Police Reports Admissible in Small Claims Courts?

Some minor incidents that can’t arrive at a car accident settlement can be resolved in a limited jurisdiction tribunal. In a court of small claims, the parties are often allowed to rely on facts contained in police reports as evidence in auto accidents. (Ex: Parties involved in the accident, types of vehicles involved, visibility conditions, time of day, etc.)

In a trial-by-judge setting, these pro per litigants are not expected to know the complete rules of evidence. Because of this, trial judges will get the parties to stipulate that the police report is an accurate, factual version of the events. However, the judge presiding over the lawsuit will determine responsibility for fault and damages.

Superior Court Trial?

Things can change if your auto accident case is sent out for a full-blown trial. First, state courts and federal courts will have different rules of evidence. California State Superior Courts are courts of state general jurisdiction. California federal courts are Circuit Courts of general jurisdiction.

The applicable rules of evidence will be used to determine whether the police report is “hearsay” evidence, which is “an out-of-court statement by one party to another, used to prove the truth of the matter asserted.”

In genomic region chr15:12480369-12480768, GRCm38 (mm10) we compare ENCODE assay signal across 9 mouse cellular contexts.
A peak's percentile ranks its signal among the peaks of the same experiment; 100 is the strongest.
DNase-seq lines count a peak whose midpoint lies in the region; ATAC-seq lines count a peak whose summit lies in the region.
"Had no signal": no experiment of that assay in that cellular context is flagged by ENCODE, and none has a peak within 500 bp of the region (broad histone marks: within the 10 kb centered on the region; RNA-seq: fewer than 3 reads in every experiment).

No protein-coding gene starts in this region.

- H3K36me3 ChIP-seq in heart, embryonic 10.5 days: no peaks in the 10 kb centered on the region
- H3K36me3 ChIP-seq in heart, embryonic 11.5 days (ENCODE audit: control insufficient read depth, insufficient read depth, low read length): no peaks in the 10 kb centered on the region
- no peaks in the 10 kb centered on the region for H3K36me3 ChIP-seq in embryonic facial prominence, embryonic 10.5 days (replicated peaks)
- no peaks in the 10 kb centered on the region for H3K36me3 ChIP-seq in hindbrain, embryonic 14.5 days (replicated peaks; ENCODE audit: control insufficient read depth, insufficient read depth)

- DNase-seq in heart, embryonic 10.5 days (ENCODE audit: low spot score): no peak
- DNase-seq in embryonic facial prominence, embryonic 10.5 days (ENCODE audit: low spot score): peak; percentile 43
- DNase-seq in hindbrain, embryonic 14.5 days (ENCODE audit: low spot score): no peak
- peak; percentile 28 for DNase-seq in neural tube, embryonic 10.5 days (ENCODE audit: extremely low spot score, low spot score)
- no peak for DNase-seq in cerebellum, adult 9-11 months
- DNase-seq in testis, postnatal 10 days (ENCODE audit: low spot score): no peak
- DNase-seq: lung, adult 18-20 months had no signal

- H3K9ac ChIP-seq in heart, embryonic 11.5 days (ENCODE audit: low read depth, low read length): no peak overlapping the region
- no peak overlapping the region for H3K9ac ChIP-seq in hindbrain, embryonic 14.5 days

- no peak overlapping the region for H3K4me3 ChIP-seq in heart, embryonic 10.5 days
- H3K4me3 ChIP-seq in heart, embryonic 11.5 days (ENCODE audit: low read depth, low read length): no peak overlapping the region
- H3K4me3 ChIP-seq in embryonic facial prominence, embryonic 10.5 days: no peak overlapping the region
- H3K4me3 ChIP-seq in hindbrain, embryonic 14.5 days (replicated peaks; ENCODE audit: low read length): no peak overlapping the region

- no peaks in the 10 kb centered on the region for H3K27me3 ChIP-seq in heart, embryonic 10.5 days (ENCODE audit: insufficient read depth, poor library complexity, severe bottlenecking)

As noted above, some courts may allow portions of the police report into evidence, and ruling bits fall within the “public records” or “business records” admissibility exception. In other jurisdictions, the hearsay rule may operate to allow or admit other portions of a police report as admissible evidence.

Reasons To Get The Best Car Accident Report

After crashing in a collision, making an insurance claim, or pursuing a lawsuit is not for the faint of heart or unprepared laypeople. A proper police report with the correct information can make or break your case.